Portland, Ore. has five designated ecodistricts that were initially cared for and maintained by a city-created nonprofit, before control was ceded back to the city.
Montgomery County planners have identified social sustainability, economic sustainability and environmental sustainability as the three themes guiding the Bethesda Downtown Plan since almost the beginning of their work on it.
The amenity fund idea has been pitched by a number of downtown residents, including the Board of Directors of the Bethesda Arts & Entertainment District.
It’s not yet clear precisely how the Planning Department’s recommendation would look.
But community activists would like to see money from the private developers of downtown Bethesda help finance projects like a semi-permanent sculpture garden along Norfolk Avenue, a community black box theater or a civic green space that’s accessible and visible.
Montgomery County now provides a public amenity option to developers that want increased density, a common occurrence in downtown Bethesda. In an attempt to create a more vibrant urban place, developers can provide open spaces and public art.
But in Bethesda and elsewhere, those amenities are usually restricted to the developer’s property.
Flickr photo via La Citta Vita
A driver this week accidentally punched a hole through a concrete wall of a Woodmont Triangle parking garage with her car.
As reported by Bethesda blogger Robert Dyer, the accident happened in the St Elmo/Cordell Avenue Garage on Monday around 5 p.m. on the garage’s second floor.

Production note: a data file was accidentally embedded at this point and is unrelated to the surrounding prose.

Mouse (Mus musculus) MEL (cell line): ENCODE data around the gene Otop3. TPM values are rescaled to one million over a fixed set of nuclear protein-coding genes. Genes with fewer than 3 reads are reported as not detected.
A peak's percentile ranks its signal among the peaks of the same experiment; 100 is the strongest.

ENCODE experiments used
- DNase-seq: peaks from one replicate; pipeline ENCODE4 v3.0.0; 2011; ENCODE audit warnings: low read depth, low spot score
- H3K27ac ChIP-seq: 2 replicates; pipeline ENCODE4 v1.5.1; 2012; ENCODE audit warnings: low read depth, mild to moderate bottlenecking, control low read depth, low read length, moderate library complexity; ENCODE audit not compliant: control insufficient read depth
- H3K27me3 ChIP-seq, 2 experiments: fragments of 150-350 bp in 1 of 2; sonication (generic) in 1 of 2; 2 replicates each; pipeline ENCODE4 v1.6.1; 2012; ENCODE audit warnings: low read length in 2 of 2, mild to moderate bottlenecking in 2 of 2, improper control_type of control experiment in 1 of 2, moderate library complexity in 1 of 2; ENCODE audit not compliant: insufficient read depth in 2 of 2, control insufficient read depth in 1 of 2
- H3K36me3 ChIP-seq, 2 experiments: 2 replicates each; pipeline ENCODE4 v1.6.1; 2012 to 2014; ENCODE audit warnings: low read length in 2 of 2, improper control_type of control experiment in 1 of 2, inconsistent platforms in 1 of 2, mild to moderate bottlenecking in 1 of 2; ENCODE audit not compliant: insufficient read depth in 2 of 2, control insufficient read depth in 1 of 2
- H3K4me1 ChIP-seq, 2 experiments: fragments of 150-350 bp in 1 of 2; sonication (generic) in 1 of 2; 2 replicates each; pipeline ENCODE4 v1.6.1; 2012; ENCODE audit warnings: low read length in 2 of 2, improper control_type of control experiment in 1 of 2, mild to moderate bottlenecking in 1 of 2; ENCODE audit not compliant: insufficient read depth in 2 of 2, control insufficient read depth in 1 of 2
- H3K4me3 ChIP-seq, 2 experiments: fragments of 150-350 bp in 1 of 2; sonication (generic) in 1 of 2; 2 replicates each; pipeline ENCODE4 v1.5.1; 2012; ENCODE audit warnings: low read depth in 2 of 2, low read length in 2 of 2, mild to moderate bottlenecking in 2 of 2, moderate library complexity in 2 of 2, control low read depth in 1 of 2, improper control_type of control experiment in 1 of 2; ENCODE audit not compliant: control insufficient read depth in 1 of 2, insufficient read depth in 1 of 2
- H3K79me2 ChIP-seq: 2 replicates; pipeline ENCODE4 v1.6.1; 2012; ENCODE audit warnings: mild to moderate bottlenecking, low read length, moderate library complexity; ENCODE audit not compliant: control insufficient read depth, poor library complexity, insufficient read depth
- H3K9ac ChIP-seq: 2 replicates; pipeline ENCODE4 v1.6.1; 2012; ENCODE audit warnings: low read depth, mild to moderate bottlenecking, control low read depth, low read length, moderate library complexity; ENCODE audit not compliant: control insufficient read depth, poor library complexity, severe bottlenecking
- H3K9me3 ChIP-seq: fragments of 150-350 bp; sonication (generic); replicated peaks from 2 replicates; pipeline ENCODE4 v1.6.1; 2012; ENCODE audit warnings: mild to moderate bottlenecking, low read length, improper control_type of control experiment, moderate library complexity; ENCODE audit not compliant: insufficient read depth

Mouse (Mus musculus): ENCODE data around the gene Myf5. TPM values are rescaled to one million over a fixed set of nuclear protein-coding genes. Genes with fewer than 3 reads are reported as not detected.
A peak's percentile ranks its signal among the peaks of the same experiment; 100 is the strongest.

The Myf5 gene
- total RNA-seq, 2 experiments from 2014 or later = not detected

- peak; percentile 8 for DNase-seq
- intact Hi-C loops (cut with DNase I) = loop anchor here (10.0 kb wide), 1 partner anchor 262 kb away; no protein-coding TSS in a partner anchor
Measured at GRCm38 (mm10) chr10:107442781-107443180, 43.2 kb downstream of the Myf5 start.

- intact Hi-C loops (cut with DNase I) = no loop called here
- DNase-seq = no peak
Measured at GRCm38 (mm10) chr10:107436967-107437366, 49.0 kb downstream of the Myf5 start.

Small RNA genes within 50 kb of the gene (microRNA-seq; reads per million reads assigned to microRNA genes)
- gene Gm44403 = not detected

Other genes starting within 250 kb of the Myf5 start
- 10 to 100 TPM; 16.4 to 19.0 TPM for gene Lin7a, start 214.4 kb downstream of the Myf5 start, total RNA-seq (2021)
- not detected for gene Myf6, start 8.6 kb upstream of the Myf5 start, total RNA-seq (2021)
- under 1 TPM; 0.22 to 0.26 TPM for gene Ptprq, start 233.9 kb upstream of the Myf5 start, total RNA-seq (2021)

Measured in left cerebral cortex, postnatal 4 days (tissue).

A witness said a woman drove her car into the wall, which left a hole hovering over the back of the Gringos & Mariachis space on Cordell Avenue.
A guard rail took heavy damage but didn’t break, apparently saving the car from busting through the hole.
My Two Cents is a weekly opinion column from Bethesda resident Joseph Hawkins. The views and opinions expressed in this column are those of the author and do not necessarily reflect the views of BethesdaNow.com.
Brown is the landmark U.S. Supreme Court decision that overturned Plessy v. Ferguson, a 1896 Supreme Court decsion that established racial segregation as legal. From Plessy emerged what were commonly referred to as Jim Crow laws and customs.
Several weeks ago, when returning home from a quick day-business trip, the taxi driver that dropped me at National Airport at the crack of dawn returned and chauffeured me back to Bethesda. It was the heart of rush hour when we pulled out of the airport, and I told the driver to head up the Cabin John Parkway, avoiding the George Washington Parkway.
When we exited the Parkway, pulled onto MacArthur Boulevard and drove past Glen Echo Park, the driver looked to his left, saw the huge Glen Echo sign, caught my eye in the rearview mirror, and asked, “Isn’t this the park that was white people only in the past?”
I paused momentarily before answering because, honestly, I was surprised the driver knew this piece of Bethesda history.